It's both/and, not either/or.  We're not talking about a monolith, there are a range of black women's sizes and a range of feelings about them. The Post Kaiser Family Foundation poll simply cites higher  self esteem when it comes to even obese black women and body image. This said, some black women, many in fact suffer in silence from bulimia and other eating disorders as do white women. Especially for younger black women who see Jennifer Hudson and other stars touting their weight loss, and who might be trying to fit into a video chick model, weight can be a devastating issue. In general, though, historically and culturally, black women are better insulated from the sharpest parts of  media judgements about weight, and do less internalizing of those images. 

– February 28, 2012 10:30 AM
Q.

Classes near me?

Can you recommend anyone with your outlook near the College Park/Greenbelt area? I hate being the only big girl in a class of size 4 folks.

A.
Michelle Gibson :

GM, come on! you need to come hang out with me!  i teach at several locations. I' m at the LA Fitness in Greenbelt on Monday Nites at 5:45 pm Boot camp and Boot Camp on Saturdays at 1 pm.  Come out and join me you will have so much support in the room from my power house petite sisters of all colors and of course from me Representing Women of Figure. I've got EVERYBODY in my room. And men! Hope you can make it.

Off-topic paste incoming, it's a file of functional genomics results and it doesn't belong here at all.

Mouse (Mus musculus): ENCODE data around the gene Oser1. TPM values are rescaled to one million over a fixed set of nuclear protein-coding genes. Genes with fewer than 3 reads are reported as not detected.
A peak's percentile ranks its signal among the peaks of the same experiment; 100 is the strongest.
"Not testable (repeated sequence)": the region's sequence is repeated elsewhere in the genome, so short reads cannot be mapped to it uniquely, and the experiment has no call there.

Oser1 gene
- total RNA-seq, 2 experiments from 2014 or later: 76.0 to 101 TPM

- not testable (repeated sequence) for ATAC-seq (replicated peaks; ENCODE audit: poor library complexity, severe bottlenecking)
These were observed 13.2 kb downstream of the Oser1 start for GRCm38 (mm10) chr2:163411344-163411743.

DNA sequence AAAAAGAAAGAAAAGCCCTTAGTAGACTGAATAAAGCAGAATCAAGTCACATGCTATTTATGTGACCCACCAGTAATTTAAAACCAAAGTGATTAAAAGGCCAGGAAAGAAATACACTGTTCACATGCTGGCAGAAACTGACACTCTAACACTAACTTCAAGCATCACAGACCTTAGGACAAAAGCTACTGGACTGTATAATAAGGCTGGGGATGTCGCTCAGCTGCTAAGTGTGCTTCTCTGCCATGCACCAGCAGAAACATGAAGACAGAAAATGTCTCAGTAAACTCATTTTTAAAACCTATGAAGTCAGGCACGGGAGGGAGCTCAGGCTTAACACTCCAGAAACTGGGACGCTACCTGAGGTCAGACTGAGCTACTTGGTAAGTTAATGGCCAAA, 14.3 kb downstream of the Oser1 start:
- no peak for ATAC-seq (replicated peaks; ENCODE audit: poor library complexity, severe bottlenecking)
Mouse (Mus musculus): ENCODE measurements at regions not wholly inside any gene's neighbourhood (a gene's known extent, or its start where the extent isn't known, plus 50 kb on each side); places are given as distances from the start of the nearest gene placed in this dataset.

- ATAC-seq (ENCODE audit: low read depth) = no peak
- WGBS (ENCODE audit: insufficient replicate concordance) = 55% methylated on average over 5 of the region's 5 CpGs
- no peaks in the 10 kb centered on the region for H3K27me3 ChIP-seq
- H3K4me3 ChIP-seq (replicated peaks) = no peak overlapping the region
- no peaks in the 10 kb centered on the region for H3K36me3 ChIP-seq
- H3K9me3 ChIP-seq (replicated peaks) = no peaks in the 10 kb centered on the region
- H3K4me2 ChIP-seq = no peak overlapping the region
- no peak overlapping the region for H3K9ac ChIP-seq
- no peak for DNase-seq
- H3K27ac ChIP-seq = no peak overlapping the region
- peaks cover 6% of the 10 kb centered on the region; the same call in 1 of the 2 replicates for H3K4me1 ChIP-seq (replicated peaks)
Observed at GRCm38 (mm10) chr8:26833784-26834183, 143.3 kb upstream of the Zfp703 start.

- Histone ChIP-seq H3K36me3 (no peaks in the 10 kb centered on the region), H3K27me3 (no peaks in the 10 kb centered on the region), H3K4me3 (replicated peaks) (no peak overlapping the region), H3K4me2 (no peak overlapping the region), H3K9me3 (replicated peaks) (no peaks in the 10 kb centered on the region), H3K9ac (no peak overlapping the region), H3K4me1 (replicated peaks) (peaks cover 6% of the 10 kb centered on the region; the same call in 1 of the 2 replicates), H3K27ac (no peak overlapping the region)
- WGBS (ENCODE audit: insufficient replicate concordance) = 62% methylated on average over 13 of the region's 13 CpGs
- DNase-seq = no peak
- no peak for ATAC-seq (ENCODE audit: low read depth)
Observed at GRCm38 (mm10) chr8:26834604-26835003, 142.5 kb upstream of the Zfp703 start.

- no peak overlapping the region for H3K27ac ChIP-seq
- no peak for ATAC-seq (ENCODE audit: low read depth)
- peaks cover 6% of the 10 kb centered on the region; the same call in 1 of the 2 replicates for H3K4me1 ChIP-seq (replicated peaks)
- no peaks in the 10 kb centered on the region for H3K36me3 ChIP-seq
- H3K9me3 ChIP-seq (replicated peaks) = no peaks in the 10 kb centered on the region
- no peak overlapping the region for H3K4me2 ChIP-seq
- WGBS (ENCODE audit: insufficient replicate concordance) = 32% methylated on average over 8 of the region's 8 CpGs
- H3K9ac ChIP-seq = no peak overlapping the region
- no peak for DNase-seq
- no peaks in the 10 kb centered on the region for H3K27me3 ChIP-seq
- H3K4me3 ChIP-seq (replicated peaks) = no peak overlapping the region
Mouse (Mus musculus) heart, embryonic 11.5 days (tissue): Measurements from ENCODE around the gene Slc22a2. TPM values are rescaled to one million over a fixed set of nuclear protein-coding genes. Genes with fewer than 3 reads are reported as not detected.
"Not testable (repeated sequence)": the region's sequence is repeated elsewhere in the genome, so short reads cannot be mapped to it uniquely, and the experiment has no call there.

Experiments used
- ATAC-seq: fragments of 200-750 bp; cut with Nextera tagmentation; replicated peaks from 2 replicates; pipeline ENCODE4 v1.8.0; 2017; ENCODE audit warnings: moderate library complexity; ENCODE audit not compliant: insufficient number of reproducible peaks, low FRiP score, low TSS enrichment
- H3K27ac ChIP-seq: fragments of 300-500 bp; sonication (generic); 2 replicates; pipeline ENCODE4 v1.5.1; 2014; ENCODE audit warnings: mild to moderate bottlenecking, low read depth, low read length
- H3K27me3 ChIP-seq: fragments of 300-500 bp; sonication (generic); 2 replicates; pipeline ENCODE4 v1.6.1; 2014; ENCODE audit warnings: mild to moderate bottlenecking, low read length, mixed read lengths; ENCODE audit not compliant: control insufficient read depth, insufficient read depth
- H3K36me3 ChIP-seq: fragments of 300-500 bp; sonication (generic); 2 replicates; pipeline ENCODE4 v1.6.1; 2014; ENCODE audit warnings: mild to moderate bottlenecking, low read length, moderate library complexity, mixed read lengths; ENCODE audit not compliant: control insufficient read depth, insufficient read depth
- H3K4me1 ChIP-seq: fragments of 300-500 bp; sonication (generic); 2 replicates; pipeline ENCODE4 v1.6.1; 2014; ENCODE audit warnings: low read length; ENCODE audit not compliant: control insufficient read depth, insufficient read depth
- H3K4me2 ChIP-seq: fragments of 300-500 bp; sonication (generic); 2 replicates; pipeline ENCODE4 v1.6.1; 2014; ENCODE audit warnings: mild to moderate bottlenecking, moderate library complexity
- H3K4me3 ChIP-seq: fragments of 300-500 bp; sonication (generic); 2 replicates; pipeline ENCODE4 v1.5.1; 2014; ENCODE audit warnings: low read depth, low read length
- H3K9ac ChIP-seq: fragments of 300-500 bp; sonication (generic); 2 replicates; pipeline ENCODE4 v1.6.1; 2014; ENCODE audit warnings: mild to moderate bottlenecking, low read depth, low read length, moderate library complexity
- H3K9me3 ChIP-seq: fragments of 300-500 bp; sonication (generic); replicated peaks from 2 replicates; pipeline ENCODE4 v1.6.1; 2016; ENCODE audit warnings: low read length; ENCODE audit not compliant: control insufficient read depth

– February 28, 2012 10:32 AM
Q.

A more balanced article with diverse photos

Michelle Gibson is rather large and usually when someone chooses a trainer, it is someone they aspire to look like. To make the article and the photos more balanced, could you have included photos of personal trainers that have a healthy BMI and weight for their size and frame? There are a ton of black woman who actually want to be thinner and I don't think this article represented that population.
A.
Michelle Gibson :

Thank you. There are enough articles published that addresses your desire to see thin trainers.  Yes Im rather large and  when you train with me you will clearly see its not about wanting to look like me. Its about you looking like the best you can be. This exactly why this topic needs to be address. We have to change our mind sets,  stop wanting to be someone else just be you.   I have the experience and knowledge to get you there. Hope to see you soon.

– February 28, 2012 10:37 AM
Q.

Health issues

"In 2009, black women had an obesity rate of of almost 43 percent, compared with 25 percent for white women, according to the Centers for Disease Control and Prevention. As a result, African American women suffer from higher rates of diabetes, heart disease, high blood pressure and other serious health problems."

 

This is all your article said about the health consequences of being overweight and obese. Frankly, I think you were wrong to downplay the huge consequences of obesity and emphasize that black women in the US die at an early age than other women, suffer from more breast cancer, contract breast cancer at an earlier age, and have more aggressive breast cancers, have significantly more major health problems, including strokes and heart attacks, than white women because of their obesity. There's not much point in having a good body image if you're dead or blind from diabetes or disabled due to a stroke, is there? I think you did your audience an injustice.

A.
Lonnae O'Neal Parker :

But if you have a good body image, you're more likely to get out of bed, get to the gym, get moving. To a person, no one in the article talked about laying around eating chips, they were actively engaged in physical fitness and actively engaged in loving themselves.

– February 28, 2012 10:42 AM
A.
Michelle Gibson :